News Archive 2009-2018

Washington Post: Rudalevige on Trump and the Expanding Power of the Presidency Archives

Andrew Rudalevige

Andrew Rudalevige

Donald Trump’s rhetoric regarding issues such as building — and getting Mexico to pay for — a border wall, or imposing a ban on Muslims entering the US stands out “because his promises are rarely accompanied by details on how he might implement his initiatives,” writes Marc Fisher in The Washington Post, noting that scholars of the presidency say presidents Barack Obama, George W. Bush and those before them have added so many powers that “a President Trump could fulfill many of his promises legally — and virtually unchecked by a Congress that has proven incapable of mustering much pushback for decades.”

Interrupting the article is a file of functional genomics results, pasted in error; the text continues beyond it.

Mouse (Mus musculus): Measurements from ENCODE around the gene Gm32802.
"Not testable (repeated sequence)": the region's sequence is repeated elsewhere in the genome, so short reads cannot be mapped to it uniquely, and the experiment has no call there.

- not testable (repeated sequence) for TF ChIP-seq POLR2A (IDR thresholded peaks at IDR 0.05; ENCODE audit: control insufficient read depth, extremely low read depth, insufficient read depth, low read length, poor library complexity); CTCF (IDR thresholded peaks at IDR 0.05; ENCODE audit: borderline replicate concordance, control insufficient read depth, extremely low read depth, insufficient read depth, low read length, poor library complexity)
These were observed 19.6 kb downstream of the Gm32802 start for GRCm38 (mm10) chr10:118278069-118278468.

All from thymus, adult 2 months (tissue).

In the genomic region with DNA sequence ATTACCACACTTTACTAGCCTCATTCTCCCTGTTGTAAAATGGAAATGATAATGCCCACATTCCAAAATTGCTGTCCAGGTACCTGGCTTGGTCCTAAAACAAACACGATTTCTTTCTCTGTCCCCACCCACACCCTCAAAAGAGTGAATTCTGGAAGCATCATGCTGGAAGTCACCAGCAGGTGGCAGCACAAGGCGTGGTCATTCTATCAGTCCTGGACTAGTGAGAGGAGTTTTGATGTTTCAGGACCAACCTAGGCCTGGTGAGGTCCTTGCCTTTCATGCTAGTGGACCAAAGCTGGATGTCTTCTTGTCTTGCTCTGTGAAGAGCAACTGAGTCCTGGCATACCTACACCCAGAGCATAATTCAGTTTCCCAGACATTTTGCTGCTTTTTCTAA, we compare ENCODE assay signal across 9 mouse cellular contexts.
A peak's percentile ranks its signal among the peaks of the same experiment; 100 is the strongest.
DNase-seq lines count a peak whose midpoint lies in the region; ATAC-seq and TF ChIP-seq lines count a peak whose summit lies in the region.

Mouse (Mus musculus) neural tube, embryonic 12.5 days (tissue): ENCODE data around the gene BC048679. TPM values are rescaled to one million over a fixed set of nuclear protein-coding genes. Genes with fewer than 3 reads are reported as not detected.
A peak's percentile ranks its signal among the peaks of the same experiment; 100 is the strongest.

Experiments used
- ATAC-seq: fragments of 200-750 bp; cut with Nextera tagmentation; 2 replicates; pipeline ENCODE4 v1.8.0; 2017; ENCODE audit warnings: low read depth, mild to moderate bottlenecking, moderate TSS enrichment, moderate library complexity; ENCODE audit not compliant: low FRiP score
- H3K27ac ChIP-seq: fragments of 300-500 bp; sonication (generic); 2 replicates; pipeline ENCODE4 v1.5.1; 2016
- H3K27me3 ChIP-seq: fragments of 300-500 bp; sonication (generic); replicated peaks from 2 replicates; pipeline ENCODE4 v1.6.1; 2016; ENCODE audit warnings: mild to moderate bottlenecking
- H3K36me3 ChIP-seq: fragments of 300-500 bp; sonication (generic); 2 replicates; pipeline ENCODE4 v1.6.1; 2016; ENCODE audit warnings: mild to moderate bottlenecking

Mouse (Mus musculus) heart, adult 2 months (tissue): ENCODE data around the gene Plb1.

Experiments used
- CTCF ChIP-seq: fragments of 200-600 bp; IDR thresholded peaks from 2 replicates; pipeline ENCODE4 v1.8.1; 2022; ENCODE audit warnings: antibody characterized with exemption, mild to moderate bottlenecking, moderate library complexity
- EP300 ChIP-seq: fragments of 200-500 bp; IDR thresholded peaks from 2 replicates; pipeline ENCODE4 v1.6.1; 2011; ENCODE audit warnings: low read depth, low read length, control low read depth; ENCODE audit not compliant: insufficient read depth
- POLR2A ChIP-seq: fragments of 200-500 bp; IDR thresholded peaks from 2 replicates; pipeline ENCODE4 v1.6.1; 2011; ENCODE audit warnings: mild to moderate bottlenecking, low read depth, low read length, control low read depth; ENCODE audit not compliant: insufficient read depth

“The presidential toolbox of unilateralism is quite deep,” says Andrew Rudalevige, Bowdoin’s Thomas Brackett Reed Professor of Government, who shares his insight in the piece.

“But you can’t have an imperial presidency without an invisible Congress that is willing to take a back seat because it doesn’t want to be blamed for a war or some other unpopular policy.”

Read about the scenario Rudalevige says could lead to a “constitutional crisis” in the Washington Post article, “Donald Trump and the expanding power of the presidency.”